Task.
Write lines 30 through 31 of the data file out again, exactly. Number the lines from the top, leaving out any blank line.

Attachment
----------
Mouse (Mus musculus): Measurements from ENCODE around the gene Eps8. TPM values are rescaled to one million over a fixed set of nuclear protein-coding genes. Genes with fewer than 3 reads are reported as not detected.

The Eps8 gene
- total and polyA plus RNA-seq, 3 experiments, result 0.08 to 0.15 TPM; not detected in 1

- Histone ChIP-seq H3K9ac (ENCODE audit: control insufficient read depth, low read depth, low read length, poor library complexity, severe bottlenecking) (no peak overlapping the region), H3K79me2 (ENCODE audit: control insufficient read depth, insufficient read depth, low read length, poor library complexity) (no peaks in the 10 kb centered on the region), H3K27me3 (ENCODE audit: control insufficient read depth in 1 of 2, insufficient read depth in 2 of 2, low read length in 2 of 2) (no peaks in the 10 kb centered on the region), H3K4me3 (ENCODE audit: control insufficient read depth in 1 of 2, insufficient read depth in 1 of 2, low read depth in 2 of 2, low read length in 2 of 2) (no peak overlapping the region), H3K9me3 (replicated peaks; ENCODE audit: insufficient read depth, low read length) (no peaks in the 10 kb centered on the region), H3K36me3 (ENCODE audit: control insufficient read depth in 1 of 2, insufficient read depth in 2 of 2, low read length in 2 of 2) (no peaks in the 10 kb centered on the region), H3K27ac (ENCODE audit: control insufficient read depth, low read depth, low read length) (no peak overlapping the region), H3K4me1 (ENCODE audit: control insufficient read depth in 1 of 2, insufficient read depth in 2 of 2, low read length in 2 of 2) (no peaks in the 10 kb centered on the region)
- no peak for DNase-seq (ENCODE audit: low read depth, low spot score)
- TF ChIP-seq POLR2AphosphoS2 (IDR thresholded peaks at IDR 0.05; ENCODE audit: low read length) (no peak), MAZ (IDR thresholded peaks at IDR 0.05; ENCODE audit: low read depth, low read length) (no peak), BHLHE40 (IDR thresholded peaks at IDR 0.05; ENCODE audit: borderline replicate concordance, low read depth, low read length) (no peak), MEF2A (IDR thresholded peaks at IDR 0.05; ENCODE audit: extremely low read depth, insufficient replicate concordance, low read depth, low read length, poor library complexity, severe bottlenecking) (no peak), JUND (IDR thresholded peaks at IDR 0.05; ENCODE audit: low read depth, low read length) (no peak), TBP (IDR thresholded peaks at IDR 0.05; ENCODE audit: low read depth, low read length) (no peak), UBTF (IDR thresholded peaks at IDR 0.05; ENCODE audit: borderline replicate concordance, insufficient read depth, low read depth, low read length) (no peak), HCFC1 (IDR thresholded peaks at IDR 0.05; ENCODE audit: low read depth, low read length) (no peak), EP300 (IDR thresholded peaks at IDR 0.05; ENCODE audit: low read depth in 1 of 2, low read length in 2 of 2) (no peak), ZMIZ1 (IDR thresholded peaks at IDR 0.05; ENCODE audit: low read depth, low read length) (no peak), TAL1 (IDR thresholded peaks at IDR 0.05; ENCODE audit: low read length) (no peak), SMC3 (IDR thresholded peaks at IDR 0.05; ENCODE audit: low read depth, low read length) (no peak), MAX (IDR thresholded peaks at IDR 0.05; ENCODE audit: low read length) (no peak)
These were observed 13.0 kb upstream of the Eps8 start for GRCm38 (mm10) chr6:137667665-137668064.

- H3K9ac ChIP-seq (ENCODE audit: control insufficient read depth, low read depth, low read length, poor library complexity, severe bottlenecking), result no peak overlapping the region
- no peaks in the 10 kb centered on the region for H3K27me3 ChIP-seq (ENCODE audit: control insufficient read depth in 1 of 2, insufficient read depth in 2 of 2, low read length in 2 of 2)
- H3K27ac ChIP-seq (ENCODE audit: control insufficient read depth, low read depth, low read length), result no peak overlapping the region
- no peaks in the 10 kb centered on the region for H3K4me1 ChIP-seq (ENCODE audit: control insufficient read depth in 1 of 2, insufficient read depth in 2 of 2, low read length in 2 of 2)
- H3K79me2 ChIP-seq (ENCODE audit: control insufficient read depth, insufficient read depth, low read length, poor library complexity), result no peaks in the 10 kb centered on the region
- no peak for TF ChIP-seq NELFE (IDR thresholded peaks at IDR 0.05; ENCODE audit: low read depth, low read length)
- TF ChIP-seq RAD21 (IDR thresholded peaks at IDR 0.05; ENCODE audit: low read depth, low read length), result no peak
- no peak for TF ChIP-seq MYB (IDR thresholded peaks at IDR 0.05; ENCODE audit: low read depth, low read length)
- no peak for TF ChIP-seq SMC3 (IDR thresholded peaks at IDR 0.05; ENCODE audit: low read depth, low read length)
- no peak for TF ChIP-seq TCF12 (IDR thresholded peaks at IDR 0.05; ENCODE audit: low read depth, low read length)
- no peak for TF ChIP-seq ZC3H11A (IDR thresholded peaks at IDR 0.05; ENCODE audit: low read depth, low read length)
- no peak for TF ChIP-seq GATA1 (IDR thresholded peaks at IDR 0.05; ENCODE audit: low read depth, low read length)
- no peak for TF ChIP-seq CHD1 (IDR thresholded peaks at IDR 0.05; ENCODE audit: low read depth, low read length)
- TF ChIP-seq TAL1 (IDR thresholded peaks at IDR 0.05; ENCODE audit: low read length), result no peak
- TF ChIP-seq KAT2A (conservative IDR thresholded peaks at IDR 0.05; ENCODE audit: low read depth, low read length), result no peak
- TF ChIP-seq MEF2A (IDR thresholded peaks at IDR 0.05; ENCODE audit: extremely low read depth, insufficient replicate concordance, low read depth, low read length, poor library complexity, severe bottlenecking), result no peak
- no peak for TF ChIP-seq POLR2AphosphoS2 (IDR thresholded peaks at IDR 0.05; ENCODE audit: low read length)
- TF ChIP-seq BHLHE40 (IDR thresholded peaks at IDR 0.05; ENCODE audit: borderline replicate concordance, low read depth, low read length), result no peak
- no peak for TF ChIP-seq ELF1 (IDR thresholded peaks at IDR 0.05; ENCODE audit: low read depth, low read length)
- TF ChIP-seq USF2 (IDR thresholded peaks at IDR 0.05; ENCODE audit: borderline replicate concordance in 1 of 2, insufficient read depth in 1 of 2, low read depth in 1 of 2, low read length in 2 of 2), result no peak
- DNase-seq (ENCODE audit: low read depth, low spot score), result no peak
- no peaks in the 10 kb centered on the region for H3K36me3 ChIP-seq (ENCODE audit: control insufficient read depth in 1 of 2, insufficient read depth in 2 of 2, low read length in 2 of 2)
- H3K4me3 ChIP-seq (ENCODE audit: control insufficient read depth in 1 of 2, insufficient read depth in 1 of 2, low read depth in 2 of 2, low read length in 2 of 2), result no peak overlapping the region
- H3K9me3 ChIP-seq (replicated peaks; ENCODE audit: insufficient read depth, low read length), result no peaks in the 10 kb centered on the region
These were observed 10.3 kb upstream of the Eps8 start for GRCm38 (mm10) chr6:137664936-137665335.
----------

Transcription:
- H3K4me3 ChIP-seq (ENCODE audit: control insufficient read depth in 1 of 2, insufficient read depth in 1 of 2, low read depth in 2 of 2, low read length in 2 of 2), result no peak overlapping the region
- H3K9me3 ChIP-seq (replicated peaks; ENCODE audit: insufficient read depth, low read length), result no peaks in the 10 kb centered on the region